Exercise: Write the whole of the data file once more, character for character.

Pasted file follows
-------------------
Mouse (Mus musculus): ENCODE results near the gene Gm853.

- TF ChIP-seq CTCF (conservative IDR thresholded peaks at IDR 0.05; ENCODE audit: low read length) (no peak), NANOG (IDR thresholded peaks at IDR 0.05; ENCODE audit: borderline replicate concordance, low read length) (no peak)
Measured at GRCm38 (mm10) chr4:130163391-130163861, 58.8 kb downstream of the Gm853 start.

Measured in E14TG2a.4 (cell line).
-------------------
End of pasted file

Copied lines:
Mouse (Mus musculus): ENCODE results near the gene Gm853.

- TF ChIP-seq CTCF (conservative IDR thresholded peaks at IDR 0.05; ENCODE audit: low read length) (no peak), NANOG (IDR thresholded peaks at IDR 0.05; ENCODE audit: borderline replicate concordance, low read length) (no peak)
Measured at GRCm38 (mm10) chr4:130163391-130163861, 58.8 kb downstream of the Gm853 start.

Measured in E14TG2a.4 (cell line).